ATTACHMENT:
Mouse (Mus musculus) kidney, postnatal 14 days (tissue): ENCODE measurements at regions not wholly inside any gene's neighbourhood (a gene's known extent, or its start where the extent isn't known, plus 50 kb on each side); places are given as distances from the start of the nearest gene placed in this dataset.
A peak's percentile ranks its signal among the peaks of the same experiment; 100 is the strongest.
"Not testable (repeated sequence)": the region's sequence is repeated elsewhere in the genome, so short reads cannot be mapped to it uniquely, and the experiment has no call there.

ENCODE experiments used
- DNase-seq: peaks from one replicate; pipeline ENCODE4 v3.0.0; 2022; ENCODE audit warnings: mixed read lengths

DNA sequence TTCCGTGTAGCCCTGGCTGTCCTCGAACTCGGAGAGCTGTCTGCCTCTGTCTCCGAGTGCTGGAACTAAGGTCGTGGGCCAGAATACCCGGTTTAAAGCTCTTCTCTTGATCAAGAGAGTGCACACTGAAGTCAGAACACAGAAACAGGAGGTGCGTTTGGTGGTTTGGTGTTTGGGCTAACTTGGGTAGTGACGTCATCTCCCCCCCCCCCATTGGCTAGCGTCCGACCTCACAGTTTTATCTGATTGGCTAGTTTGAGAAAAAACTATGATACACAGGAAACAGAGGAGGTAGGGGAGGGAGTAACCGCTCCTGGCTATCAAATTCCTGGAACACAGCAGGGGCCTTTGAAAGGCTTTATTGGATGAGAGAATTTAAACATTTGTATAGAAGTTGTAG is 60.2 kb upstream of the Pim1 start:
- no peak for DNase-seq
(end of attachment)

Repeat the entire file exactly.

Mouse (Mus musculus) kidney, postnatal 14 days (tissue): ENCODE measurements at regions not wholly inside any gene's neighbourhood (a gene's known extent, or its start where the extent isn't known, plus 50 kb on each side); places are given as distances from the start of the nearest gene placed in this dataset.
A peak's percentile ranks its signal among the peaks of the same experiment; 100 is the strongest.
"Not testable (repeated sequence)": the region's sequence is repeated elsewhere in the genome, so short reads cannot be mapped to it uniquely, and the experiment has no call there.

ENCODE experiments used
- DNase-seq: peaks from one replicate; pipeline ENCODE4 v3.0.0; 2022; ENCODE audit warnings: mixed read lengths

DNA sequence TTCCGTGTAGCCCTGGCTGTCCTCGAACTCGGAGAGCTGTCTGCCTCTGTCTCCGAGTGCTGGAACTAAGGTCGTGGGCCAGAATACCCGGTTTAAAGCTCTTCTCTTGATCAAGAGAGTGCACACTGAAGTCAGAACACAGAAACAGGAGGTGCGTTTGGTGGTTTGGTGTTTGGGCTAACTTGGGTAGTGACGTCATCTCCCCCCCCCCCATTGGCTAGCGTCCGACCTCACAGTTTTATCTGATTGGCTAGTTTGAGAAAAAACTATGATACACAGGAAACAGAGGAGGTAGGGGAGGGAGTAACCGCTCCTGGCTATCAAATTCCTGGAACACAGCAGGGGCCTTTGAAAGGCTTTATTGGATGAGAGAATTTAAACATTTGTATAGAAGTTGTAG is 60.2 kb upstream of the Pim1 start:
- no peak for DNase-seq